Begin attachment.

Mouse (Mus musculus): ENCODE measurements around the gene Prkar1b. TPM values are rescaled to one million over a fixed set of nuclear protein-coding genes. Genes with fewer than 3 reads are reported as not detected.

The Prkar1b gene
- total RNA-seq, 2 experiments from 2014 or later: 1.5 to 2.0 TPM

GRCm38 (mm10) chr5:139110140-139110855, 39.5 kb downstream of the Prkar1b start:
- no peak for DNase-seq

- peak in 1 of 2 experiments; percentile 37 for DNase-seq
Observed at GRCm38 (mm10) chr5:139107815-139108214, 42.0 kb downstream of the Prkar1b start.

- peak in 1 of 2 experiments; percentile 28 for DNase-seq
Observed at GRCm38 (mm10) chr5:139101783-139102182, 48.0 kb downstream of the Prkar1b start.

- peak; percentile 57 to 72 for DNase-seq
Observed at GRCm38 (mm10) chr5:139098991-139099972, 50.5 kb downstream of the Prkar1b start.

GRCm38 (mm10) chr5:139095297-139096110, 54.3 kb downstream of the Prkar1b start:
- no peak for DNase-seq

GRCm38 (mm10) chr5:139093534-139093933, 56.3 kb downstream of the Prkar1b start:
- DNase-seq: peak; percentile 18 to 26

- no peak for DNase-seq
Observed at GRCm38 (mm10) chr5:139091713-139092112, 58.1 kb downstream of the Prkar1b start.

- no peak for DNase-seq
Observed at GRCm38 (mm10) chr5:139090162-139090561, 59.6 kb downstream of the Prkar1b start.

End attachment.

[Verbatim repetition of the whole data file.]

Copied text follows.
Mouse (Mus musculus): ENCODE measurements around the gene Prkar1b. TPM values are rescaled to one million over a fixed set of nuclear protein-coding genes. Genes with fewer than 3 reads are reported as not detected.

The Prkar1b gene
- total RNA-seq, 2 experiments from 2014 or later: 1.5 to 2.0 TPM

GRCm38 (mm10) chr5:139110140-139110855, 39.5 kb downstream of the Prkar1b start:
- no peak for DNase-seq

- peak in 1 of 2 experiments; percentile 37 for DNase-seq
Observed at GRCm38 (mm10) chr5:139107815-139108214, 42.0 kb downstream of the Prkar1b start.

- peak in 1 of 2 experiments; percentile 28 for DNase-seq
Observed at GRCm38 (mm10) chr5:139101783-139102182, 48.0 kb downstream of the Prkar1b start.

- peak; percentile 57 to 72 for DNase-seq
Observed at GRCm38 (mm10) chr5:139098991-139099972, 50.5 kb downstream of the Prkar1b start.

GRCm38 (mm10) chr5:139095297-139096110, 54.3 kb downstream of the Prkar1b start:
- no peak for DNase-seq

GRCm38 (mm10) chr5:139093534-139093933, 56.3 kb downstream of the Prkar1b start:
- DNase-seq: peak; percentile 18 to 26

- no peak for DNase-seq
Observed at GRCm38 (mm10) chr5:139091713-139092112, 58.1 kb downstream of the Prkar1b start.

- no peak for DNase-seq
Observed at GRCm38 (mm10) chr5:139090162-139090561, 59.6 kb downstream of the Prkar1b start.